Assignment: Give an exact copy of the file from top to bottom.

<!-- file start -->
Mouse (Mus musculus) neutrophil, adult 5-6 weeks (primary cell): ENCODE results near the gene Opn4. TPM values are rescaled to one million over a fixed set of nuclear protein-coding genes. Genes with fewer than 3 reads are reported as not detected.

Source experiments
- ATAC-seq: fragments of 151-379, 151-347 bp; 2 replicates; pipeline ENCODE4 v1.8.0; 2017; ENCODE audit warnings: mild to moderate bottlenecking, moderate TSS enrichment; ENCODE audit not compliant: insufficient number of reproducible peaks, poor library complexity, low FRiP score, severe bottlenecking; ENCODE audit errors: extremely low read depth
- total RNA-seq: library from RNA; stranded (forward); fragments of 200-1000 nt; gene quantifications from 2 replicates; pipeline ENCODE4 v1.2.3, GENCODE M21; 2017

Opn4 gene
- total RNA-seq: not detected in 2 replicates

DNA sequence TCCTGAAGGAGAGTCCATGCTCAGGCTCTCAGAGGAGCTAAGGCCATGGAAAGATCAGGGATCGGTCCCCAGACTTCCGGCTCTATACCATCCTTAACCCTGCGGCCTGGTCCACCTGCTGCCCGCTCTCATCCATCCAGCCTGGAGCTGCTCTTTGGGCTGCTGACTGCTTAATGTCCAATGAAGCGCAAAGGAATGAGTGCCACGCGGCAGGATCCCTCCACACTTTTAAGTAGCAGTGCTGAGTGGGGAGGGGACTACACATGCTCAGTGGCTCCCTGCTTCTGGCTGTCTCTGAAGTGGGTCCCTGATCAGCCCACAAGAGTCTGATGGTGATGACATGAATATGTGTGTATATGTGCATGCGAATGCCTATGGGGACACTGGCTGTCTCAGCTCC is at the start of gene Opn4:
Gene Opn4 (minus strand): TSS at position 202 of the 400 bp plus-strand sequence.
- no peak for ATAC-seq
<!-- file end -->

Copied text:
Mouse (Mus musculus) neutrophil, adult 5-6 weeks (primary cell): ENCODE results near the gene Opn4. TPM values are rescaled to one million over a fixed set of nuclear protein-coding genes. Genes with fewer than 3 reads are reported as not detected.

Source experiments
- ATAC-seq: fragments of 151-379, 151-347 bp; 2 replicates; pipeline ENCODE4 v1.8.0; 2017; ENCODE audit warnings: mild to moderate bottlenecking, moderate TSS enrichment; ENCODE audit not compliant: insufficient number of reproducible peaks, poor library complexity, low FRiP score, severe bottlenecking; ENCODE audit errors: extremely low read depth
- total RNA-seq: library from RNA; stranded (forward); fragments of 200-1000 nt; gene quantifications from 2 replicates; pipeline ENCODE4 v1.2.3, GENCODE M21; 2017

Opn4 gene
- total RNA-seq: not detected in 2 replicates

DNA sequence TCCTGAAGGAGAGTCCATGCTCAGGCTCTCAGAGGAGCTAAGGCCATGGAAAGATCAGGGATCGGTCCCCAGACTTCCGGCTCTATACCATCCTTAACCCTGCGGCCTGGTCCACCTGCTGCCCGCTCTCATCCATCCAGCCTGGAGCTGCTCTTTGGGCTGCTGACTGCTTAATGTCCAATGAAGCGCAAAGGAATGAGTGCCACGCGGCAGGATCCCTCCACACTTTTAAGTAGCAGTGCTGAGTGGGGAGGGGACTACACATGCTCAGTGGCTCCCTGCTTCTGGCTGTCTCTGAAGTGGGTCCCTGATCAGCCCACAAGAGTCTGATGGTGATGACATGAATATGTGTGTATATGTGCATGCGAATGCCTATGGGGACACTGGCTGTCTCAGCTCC is at the start of gene Opn4:
Gene Opn4 (minus strand): TSS at position 202 of the 400 bp plus-strand sequence.
- no peak for ATAC-seq